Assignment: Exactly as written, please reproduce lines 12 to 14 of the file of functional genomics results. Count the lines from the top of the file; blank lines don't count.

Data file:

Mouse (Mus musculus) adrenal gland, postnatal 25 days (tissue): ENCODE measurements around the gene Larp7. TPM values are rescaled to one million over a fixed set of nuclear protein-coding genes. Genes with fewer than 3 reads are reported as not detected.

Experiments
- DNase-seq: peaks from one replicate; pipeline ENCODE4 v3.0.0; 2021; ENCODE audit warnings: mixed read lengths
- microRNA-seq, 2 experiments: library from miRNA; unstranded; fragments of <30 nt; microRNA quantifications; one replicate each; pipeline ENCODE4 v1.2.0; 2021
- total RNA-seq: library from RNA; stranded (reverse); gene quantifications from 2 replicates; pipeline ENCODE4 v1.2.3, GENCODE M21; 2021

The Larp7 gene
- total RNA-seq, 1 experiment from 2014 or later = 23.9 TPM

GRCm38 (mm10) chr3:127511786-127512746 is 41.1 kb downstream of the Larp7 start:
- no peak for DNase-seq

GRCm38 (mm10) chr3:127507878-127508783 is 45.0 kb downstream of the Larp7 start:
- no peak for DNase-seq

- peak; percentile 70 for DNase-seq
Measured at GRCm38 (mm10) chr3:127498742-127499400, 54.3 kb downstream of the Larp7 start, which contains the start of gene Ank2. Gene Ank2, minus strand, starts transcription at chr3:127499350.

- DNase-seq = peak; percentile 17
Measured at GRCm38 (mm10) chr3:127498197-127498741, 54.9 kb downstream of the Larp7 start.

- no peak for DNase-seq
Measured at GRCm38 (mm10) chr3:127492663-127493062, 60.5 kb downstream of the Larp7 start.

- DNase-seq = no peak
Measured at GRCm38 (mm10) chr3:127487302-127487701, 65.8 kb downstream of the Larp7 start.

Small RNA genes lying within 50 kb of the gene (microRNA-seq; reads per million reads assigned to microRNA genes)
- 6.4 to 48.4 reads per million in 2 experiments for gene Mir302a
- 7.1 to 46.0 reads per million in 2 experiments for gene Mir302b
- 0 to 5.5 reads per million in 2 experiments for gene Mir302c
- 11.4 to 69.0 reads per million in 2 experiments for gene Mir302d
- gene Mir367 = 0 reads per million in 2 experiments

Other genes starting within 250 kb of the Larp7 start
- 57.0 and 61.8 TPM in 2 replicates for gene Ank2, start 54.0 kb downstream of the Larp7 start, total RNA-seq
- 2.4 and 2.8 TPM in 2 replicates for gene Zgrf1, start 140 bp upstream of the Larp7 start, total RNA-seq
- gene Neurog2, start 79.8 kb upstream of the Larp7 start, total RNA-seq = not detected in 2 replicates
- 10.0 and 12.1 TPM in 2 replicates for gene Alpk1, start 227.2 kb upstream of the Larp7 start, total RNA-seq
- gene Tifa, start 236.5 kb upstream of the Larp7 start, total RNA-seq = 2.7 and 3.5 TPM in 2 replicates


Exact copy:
- peak; percentile 70 for DNase-seq
Measured at GRCm38 (mm10) chr3:127498742-127499400, 54.3 kb downstream of the Larp7 start, which contains the start of gene Ank2. Gene Ank2, minus strand, starts transcription at chr3:127499350.

- DNase-seq = peak; percentile 17